One of Meta’s social networks, Instagram, has verified and authenticated non-human profiles as trustworthy by giving 35 virtual influencers the “blue checkmark”, thereby making them verified, authentic and trustworthy.
Instagram: 35 virtual influencers receive the blue checkmark
The social network of photos, stories and reels, Instagram, has given its “blue checkmark” for verification, authenticity and reliability to the accounts of 35 virtual influencers. This was highlighted by Virtual Humans in a post on the social network of crypto-lovers Twitter:
Did you know that Instagram has verified over 30 virtual influencers? Learn who has the blue checkmark in our latest article:https://t.co/mbHCe7ZX7S
— VirtualHumans.org (@virtual_humans) March 24, 2022
“Did you know that Instagram has verified over 30 virtual influencers? Learn who has the blue checkmark in our latest article”.
Basically, upon request, Instagram proceeds to give or not give a “verification badge” or what is commonly referred to as a “blue checkmark/tick”, displayed next to the Instagram account name in searches and on the profile. This blue tick indicates that Instagram has confirmed the account and that this profile is the authentic presence of the public figure, celebrity or brand it represents.
It is not specified whether or not this authenticated figure should be a human, dog or virtual influencer, so getting this blue tick equates legitimacy to the creator of the account.
Among the various names of the 35 virtual influencers with a blue tick, the most prominent is Lu of Magazine Luiza (@magazineluiza), with 5.8 million followers who would be the brand spokesperson for Brazilian conglomerate Magazine Luiza. Next in line is Miquela Sousa (@lilmiquela) with 3.1 million followers, and Casas Bahias (@casabahia) with 3 million followers.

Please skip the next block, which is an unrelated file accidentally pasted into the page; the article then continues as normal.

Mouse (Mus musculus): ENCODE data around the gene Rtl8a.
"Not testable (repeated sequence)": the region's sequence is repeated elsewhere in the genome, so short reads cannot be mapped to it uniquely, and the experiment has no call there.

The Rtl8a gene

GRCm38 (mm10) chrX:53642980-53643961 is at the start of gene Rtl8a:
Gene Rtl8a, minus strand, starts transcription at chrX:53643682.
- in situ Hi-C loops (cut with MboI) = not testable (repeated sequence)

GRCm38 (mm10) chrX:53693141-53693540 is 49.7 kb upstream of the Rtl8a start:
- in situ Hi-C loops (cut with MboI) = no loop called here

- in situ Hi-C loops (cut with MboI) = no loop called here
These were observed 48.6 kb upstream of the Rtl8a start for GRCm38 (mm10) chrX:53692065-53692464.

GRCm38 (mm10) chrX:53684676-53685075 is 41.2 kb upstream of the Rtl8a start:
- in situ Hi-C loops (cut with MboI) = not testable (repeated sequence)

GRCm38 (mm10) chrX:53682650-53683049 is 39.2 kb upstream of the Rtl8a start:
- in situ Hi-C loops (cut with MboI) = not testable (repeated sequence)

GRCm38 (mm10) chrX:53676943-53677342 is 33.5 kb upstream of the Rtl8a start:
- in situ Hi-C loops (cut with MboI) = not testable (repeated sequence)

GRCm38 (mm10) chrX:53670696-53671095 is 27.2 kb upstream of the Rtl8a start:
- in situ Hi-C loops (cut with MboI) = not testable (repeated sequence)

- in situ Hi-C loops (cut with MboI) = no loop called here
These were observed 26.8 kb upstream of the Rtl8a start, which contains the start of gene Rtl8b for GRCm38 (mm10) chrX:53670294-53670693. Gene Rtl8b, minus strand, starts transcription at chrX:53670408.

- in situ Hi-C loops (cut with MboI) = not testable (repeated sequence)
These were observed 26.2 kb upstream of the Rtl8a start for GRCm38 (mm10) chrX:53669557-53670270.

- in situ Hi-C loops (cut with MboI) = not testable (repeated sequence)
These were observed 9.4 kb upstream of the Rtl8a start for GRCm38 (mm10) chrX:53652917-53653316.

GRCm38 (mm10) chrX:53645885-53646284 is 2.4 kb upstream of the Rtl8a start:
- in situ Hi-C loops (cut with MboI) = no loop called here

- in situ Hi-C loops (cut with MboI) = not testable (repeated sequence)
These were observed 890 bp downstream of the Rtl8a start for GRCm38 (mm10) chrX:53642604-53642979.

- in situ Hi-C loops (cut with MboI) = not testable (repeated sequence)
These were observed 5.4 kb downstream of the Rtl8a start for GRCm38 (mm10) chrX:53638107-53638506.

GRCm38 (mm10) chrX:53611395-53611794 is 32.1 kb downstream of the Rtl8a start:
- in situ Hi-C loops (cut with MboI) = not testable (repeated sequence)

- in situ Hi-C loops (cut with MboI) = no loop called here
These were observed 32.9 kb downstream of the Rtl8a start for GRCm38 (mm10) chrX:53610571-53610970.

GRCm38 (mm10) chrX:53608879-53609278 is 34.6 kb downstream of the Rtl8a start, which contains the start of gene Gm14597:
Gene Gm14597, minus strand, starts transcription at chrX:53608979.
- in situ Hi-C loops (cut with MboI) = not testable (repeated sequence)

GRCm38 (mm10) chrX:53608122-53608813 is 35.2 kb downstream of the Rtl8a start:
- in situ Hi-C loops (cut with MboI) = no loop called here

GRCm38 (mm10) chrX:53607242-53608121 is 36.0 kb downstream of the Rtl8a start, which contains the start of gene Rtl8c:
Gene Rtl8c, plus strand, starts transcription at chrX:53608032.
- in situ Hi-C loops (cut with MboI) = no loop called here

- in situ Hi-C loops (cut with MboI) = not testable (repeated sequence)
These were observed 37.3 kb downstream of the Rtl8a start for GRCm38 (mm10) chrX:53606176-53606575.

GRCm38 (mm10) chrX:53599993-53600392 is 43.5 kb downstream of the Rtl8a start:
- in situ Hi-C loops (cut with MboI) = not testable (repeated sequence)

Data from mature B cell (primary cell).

Social network rewards growth of metaverse
According to reports, Becky Owen, Head of Creator Innovation & Solutions at Meta, said that the growth of the metaverse is driving the virtual influencer phenomenon. Here are her words:
“Virtual influencers are a fast-rising phenomenon. What has previously felt like a fringe medium of expression has suddenly become central to our digital experiences. And as we head towards the metaverse—it is only set to grow”.
These computer-generated personas, on average, are garnering engagement rates up to three times higher than human influencers on Instagram.
Owen goes on to describe how the opportunity for virtual influencers represents the freedom for creators to create a persona and achieve a connection, without the need to drastically alter their human selves or their financial situation.
Finally, Owen explains how Meta Platform, the company behind Instagram, is focusing on this type of influencer. To that end, here’s what she said:
“At Meta, we are exploring what this new chapter of influencer marketing could eventually evolve into—both the good and bad—to help brands navigate the ethical quandaries of this emerging medium. I’m fascinated by it, and I can’t wait to see what’s next”.
Hacker attacks in the metaverse: the most common risks
And while the metaverse is growing rapidly, so are hacker attacks with privacy and security concerns.
Recently, the Italian company Ermes – Intelligent Web Protection identified the main forms of cybercrime risk in the new dimension for users, which are:
- information theft
- identity theft;
- cryptocurrency theft.
Not only that, the metaverse also puts companies at risk of hacker attacks. Here, too, Ermes has identified which are the main risks also for companies:
- FOMO (Fear of Missing Out);
- Compromise of integrity;
- Copyright infringement.